Change is in the wind for the wines of South Africa. A new cadre of bold winemakers are making their presence felt with the goal of making world-class wines.
I’ll admit, I’ve never been a big fan of South African wines. Yes, I have enjoyed chenin blanc, but their reds have always puzzled me. From a weird, Band-Aid-like medicinal smell in their pinotage to burnt rubber aromas in cabernet, much improvement was needed.
The new mantra for South African winemakers is “Person over Place.” They already have a beautiful, sun-kissed climate — what was needed was a new guard of winemakers. Winemakers who knew how to use their ripe “new world” fruit and combine it with finesse from the old world.
Adi Badenhorst is part of the new guard. He left a cushy and safe job with a prominent Stellenbosch winery to make wine his way. He purchased a run-down farm in the obscure area of Swartland, which happened to have a hodgepodge collection of old bush vines. It took a while to get the vineyards in shape and producing fruit. But the wait is over, and his wines are now hitting the market.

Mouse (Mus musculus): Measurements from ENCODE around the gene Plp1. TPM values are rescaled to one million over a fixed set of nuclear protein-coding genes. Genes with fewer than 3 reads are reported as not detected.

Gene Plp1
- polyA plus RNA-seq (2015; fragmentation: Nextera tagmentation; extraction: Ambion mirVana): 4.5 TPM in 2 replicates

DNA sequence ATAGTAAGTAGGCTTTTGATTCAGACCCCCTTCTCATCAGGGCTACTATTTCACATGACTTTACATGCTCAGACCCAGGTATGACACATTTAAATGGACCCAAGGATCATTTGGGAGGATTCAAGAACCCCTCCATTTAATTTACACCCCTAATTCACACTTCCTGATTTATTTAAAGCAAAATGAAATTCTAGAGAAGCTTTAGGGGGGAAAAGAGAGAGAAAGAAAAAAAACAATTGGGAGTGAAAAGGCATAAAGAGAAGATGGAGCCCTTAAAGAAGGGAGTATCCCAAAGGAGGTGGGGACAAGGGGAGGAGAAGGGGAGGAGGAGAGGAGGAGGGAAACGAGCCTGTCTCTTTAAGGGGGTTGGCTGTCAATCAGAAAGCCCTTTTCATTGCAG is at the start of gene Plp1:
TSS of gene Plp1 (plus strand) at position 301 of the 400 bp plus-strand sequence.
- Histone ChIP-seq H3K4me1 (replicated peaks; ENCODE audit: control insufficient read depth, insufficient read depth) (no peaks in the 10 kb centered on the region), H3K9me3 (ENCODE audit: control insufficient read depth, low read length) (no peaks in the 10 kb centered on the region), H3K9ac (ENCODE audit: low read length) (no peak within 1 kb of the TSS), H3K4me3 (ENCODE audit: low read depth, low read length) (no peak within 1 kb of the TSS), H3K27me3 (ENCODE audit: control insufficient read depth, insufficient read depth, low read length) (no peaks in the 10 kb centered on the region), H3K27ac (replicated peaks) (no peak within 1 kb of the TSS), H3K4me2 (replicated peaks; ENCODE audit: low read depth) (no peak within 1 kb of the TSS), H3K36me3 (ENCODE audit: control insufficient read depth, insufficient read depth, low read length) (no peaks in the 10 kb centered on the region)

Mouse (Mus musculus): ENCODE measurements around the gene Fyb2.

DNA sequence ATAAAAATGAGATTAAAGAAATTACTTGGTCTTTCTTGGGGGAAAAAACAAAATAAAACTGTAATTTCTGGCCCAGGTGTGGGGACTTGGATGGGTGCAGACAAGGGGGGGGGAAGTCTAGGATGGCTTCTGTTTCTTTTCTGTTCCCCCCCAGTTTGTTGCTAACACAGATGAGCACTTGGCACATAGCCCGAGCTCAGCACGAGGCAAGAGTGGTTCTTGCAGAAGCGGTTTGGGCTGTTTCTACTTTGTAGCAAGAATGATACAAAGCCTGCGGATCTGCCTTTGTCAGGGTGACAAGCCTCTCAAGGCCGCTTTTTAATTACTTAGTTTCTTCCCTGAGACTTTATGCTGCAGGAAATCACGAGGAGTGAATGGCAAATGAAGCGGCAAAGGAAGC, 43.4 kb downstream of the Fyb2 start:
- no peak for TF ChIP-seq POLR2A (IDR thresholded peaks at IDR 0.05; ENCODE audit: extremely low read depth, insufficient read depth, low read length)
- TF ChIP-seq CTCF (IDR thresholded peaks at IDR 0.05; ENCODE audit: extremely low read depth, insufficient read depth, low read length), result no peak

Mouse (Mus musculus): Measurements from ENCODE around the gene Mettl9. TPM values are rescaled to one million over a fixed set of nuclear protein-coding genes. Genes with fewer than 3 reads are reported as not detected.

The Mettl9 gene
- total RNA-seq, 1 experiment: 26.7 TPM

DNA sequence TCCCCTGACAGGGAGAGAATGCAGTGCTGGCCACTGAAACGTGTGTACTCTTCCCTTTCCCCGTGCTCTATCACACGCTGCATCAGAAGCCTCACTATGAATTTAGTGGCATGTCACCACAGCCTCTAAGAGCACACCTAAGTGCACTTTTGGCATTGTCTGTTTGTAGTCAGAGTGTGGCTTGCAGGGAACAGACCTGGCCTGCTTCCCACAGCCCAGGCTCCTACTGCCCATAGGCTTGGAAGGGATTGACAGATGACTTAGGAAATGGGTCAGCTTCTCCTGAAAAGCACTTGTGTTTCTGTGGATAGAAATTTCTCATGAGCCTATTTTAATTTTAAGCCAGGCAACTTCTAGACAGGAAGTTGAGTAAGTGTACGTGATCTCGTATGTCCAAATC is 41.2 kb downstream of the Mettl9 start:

As I stated, I always liked South African chenin blanc, but I was really blown away by Badenhorst’s 2011 Secateurs Chenin Blanc. It has beautiful aromas of orange blossoms, white peaches and honey with a luxurious mouthfeel and lingering finish. This very complex chenin blanc that’s well balanced goes with a whole array of Gulf Coast seafood. It’s quite the deal at $12.49 and a great alternative to chardonnay.
Now for the red. No burnt rubber or medicinal smell here. The 2010 Badenhorst Secateurs Red Blend ($13.49) is a five-grape Rhone-style blend, with syrah being the predominant grape. California-wine lovers will appreciate the ripe red and black fruits, while French aficionados will enjoy the rustic flavors of five Rhone grape varietals. This would be perfect with an herb-roasted pork loin.
The future of South African wines is very promising. Winemakers such as Badenhorst will challenge the status quo and keep improving South African wines. Both wines are available at Seville’s Wine Shoppe.
Seville Quarter, 130 E. Government St. 434-6211, or visit www.sevillequarter.com.